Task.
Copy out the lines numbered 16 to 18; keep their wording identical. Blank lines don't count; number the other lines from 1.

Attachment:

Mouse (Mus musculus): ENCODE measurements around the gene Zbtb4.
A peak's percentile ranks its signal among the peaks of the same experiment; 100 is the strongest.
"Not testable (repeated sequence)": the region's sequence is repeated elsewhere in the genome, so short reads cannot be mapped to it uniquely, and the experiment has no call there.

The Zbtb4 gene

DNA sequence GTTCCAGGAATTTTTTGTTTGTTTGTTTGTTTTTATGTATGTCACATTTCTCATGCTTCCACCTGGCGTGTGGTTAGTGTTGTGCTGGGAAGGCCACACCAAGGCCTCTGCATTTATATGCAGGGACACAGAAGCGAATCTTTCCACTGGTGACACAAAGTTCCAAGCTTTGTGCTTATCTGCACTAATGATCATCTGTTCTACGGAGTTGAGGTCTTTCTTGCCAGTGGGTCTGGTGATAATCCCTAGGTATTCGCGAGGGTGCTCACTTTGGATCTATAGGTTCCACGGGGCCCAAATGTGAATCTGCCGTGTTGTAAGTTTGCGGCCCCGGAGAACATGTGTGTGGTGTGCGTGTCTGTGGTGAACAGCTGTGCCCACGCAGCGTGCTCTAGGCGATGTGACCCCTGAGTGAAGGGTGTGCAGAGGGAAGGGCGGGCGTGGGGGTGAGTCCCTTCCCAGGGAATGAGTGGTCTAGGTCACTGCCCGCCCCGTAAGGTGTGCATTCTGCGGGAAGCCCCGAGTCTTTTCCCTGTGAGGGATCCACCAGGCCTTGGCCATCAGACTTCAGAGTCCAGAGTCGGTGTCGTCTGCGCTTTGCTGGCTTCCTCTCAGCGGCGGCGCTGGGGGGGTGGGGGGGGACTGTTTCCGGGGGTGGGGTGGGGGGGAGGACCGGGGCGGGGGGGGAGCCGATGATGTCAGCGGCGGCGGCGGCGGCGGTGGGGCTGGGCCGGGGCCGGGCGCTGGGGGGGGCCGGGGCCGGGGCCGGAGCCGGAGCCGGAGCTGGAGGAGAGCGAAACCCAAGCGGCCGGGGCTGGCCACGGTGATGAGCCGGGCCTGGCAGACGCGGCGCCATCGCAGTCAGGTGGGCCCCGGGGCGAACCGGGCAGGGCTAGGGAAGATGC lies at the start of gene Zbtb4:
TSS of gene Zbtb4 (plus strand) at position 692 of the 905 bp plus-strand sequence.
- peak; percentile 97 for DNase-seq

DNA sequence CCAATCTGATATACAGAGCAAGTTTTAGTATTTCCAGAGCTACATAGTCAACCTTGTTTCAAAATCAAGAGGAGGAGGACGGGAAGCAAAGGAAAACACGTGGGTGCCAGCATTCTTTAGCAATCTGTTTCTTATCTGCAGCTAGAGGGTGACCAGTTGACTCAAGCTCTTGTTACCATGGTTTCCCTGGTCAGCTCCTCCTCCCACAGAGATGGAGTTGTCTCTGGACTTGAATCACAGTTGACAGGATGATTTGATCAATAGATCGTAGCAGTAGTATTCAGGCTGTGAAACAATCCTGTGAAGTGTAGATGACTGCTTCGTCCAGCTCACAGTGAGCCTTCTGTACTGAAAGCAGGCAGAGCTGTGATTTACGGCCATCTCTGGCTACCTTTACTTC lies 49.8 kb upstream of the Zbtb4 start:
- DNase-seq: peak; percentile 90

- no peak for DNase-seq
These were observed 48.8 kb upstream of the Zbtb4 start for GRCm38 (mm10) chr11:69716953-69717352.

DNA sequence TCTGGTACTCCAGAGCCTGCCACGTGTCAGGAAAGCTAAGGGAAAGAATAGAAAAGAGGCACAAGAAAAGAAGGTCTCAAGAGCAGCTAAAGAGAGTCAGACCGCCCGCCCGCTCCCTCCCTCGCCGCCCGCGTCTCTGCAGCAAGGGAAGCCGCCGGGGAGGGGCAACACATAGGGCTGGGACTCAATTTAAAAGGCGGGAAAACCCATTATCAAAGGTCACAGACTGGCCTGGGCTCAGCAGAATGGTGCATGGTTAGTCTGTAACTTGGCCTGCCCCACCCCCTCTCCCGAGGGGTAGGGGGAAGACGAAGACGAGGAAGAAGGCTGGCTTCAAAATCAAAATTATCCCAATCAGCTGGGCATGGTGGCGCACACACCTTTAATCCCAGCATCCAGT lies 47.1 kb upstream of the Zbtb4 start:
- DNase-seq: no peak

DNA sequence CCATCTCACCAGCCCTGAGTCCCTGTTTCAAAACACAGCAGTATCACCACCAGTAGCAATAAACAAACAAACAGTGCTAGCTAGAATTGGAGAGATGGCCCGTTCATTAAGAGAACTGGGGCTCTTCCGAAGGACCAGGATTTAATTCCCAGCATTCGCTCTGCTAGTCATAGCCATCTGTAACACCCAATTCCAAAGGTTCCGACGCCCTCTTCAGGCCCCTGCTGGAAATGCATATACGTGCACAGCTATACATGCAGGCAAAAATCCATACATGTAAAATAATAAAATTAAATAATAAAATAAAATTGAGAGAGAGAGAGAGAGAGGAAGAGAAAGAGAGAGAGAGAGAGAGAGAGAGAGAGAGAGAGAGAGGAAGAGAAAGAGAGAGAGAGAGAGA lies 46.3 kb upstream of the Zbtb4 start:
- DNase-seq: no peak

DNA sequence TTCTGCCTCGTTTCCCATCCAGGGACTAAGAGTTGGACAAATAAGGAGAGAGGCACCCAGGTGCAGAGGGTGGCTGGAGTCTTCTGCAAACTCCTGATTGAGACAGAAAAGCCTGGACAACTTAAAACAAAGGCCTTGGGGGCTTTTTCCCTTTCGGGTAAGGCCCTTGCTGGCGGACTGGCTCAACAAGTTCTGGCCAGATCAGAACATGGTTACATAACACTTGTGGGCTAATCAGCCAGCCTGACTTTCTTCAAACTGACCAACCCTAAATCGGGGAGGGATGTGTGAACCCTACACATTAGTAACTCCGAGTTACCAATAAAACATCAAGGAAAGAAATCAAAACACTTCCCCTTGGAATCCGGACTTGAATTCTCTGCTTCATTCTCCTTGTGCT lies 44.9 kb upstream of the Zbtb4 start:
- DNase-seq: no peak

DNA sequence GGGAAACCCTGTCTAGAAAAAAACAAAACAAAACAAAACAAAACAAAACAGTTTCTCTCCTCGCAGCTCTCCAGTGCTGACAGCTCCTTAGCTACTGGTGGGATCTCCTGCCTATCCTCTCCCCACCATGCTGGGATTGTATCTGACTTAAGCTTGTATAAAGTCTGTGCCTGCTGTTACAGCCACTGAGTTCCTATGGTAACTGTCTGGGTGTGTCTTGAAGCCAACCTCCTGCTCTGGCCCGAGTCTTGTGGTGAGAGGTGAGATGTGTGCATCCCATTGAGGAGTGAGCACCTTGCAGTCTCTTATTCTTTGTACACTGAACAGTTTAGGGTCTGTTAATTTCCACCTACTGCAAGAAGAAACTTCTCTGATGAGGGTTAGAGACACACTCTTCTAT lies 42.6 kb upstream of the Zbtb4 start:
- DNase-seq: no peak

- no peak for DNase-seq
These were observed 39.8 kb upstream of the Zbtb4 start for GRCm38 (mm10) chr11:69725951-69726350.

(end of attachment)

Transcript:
DNA sequence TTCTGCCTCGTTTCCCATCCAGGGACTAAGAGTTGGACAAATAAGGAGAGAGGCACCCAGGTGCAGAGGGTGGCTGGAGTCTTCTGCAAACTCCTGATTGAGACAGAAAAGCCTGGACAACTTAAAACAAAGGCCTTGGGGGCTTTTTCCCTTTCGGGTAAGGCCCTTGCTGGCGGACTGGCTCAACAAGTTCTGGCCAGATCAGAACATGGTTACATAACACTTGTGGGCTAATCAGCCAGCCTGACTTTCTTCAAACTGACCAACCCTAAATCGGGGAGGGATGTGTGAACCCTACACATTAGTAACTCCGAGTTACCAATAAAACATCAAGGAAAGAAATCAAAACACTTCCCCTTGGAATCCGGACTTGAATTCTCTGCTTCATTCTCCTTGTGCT lies 44.9 kb upstream of the Zbtb4 start:
- DNase-seq: no peak

DNA sequence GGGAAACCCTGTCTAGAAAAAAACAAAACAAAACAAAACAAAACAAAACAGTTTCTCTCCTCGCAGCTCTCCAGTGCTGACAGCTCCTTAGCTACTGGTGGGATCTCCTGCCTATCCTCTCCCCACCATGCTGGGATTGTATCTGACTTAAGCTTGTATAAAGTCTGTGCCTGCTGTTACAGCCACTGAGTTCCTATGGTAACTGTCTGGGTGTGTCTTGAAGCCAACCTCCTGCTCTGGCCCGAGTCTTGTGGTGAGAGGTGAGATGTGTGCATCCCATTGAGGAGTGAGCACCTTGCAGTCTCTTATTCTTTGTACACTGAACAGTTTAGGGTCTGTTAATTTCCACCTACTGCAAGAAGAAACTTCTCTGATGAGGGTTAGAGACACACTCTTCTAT lies 42.6 kb upstream of the Zbtb4 start: